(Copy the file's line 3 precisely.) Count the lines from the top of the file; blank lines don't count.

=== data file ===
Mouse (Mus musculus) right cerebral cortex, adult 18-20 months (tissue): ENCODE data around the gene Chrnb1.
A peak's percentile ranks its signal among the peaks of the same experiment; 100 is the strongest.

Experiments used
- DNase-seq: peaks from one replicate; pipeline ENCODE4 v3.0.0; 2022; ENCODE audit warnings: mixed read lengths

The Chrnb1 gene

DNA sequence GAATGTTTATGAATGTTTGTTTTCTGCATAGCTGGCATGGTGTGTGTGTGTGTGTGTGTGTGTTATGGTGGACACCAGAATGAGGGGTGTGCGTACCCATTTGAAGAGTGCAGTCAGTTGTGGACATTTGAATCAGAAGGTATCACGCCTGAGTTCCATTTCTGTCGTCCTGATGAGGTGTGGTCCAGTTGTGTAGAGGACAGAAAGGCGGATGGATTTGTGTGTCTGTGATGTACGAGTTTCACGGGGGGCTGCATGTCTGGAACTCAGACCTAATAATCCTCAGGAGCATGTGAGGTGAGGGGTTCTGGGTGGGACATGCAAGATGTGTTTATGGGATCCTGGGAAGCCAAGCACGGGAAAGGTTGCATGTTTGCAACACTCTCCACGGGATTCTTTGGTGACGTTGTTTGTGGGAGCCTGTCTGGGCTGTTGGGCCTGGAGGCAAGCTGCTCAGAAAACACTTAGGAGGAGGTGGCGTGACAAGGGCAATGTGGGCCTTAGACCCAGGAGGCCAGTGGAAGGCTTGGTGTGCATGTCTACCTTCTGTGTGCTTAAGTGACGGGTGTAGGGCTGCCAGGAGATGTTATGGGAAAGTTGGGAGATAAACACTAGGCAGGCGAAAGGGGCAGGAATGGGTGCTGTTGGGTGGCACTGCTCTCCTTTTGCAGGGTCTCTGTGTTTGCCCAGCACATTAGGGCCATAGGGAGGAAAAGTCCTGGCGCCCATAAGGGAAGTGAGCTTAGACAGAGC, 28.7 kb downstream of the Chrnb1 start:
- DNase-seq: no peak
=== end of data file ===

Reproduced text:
Experiments used